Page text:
MN GOP calls poll an illegal campaign contribution
This is novel. The Republican Party of Minnesota has filed an official complaint with the state Campaign and Public Finance Board alleging that Independence Party gubernatorial candidate Tom Horner received an illegal campaign contribution in the form of a poll.
Can a poll be considered an illegal campaign contribution benefiting IPer Tom Horner?
We told you about the poll yesterday. It shows GOP gubernatorial candidate Tom Emmer losing to all three Democrats running for the office. The Republicans beef? The polling firm, Decision Resources (owned by Bill Morris), has done work with Horner's PR firm (Horner placed third in all three match-ups.)
The crux of the GOP complaint: An assertion that Horner got the poll results before the public owing to his relationship with the pollster -- something Horner and Morris both deny.
"By citing polling results from Decision Resources which are not publicly available, it is obvious that Tom Horner and Bill Morris colluded and shared information. We believe that the poll referenced by Horner is an illegal corporate contribution to the Horner campaign on behalf of Decision Resources, which is prohibited under 211B.15, Subdivision 2.,"
Would the GOP be attacking Horner on this front if the polls showed Emmer leading instead of losing to the Democrats? (Horner's a distant third in all three match-ups.) Maybe. But maybe they're also concerned about Horner slicing off GOP support from independents. As Horner bragged:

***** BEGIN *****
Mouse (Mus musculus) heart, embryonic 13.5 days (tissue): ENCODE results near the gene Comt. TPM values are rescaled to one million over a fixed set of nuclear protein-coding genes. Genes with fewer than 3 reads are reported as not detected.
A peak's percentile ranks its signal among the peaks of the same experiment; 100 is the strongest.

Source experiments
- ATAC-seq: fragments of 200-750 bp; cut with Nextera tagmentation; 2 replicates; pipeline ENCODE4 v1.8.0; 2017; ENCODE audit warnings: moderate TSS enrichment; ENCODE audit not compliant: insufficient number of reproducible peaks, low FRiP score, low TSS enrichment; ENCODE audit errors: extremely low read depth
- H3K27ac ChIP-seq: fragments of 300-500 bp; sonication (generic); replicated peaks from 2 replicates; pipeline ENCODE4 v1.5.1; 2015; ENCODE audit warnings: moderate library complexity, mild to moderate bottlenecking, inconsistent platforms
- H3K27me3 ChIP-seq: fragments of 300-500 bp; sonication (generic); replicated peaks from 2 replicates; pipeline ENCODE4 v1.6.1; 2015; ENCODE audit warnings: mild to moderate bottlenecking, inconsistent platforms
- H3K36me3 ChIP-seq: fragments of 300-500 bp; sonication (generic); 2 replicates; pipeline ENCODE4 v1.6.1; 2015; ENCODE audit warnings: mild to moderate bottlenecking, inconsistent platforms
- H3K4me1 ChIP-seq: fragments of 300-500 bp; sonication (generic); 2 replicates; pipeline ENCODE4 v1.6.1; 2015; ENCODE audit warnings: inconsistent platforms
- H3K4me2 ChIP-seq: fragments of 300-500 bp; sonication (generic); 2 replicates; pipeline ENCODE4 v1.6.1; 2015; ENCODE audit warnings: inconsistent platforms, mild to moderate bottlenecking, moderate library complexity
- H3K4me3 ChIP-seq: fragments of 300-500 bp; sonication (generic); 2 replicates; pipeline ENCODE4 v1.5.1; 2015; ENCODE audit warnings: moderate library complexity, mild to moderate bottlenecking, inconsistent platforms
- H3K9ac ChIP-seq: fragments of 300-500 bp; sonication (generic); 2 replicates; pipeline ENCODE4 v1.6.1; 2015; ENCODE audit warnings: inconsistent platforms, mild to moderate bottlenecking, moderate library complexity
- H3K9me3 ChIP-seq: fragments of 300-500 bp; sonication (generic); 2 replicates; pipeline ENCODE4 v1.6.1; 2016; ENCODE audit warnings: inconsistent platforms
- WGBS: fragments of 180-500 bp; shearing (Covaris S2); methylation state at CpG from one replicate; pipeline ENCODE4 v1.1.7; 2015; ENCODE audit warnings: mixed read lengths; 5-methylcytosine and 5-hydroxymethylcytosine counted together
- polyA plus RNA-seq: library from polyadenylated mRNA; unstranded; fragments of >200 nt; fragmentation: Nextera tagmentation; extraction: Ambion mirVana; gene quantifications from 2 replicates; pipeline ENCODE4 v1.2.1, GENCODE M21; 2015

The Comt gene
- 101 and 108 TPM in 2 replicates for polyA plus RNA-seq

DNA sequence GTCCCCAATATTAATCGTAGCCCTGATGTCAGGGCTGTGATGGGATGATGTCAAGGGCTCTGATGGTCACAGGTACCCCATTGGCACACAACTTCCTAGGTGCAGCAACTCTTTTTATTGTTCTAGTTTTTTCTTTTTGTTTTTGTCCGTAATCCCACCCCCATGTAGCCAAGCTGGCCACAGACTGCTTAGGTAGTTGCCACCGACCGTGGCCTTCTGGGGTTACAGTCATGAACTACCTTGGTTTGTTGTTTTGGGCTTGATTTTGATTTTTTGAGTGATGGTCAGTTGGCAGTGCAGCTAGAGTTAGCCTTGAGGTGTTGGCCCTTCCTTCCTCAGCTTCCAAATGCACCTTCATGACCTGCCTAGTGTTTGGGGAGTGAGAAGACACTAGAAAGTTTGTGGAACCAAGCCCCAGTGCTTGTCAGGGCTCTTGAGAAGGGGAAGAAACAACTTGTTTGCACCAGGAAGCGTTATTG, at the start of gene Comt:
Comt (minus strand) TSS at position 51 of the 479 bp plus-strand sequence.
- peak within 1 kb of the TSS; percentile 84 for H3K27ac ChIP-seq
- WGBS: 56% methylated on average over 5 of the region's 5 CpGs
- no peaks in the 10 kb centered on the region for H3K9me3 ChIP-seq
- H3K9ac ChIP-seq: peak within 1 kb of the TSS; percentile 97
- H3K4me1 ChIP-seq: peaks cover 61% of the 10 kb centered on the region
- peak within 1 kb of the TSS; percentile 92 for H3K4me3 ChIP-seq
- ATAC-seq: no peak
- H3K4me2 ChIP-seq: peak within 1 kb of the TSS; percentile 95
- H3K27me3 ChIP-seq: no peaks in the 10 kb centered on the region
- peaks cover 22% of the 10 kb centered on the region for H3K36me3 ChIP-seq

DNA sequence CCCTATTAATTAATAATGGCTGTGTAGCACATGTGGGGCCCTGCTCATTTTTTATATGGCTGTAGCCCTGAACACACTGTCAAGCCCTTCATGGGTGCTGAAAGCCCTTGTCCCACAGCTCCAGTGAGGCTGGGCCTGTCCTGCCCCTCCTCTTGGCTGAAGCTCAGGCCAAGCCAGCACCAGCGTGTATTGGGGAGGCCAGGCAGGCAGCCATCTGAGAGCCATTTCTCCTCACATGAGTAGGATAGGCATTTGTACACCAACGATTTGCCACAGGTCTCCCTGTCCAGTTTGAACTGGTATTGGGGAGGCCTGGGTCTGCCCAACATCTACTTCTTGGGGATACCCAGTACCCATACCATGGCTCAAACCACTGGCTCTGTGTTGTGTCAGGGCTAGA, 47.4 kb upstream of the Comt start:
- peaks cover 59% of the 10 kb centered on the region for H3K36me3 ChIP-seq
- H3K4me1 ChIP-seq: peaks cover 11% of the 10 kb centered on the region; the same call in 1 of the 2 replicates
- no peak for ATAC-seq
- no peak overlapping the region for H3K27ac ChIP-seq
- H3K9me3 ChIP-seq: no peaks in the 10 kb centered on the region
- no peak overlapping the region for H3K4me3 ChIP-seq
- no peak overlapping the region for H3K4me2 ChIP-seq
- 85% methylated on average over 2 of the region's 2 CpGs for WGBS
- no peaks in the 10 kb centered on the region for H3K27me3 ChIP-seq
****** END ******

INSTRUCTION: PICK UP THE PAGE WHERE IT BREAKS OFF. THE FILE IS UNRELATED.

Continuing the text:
The best news of the poll indicates that Tom is receiving support from a near equal number of Republicans and Democrats and this race will be decided by the independents, and Horner is winning their support with more than a 41% lead.
That figure is also a source of the GOP's allegations of Horner getting preferential treatment from DR: It didn't appear in the poll results published in the Pioneer Press.
In a statement yesterday, Horner campaign manager Stephen Imholte said, "The survey is available to the Minnesota Republican Party. Perhaps they should use it to understand their candidate's shortcomings in the eyes of Minnesotans."
Morris told the Star Tribune he runs a clean ship:
Morris defended the results of the poll, which he said he conducts in-house quarterly on statewide issues and candidates. "If you read the questions and look at the demographics, there's no bias whatsoever," he said. "People can make their own judgment."
And Bill Salisbury, of the Pioneer Press, defended publishing the poll in light of the Horner-Morris connection:
When Morris released the poll to me, he told me that Horner's PR firm, Himle-Horner, was a client of DRL and that he personally is supporting Horner for governor. But he said neither Himle-Horner nor the Horner campaign paid for any part of the poll, and he assured me that the poll met his usual high professional standards.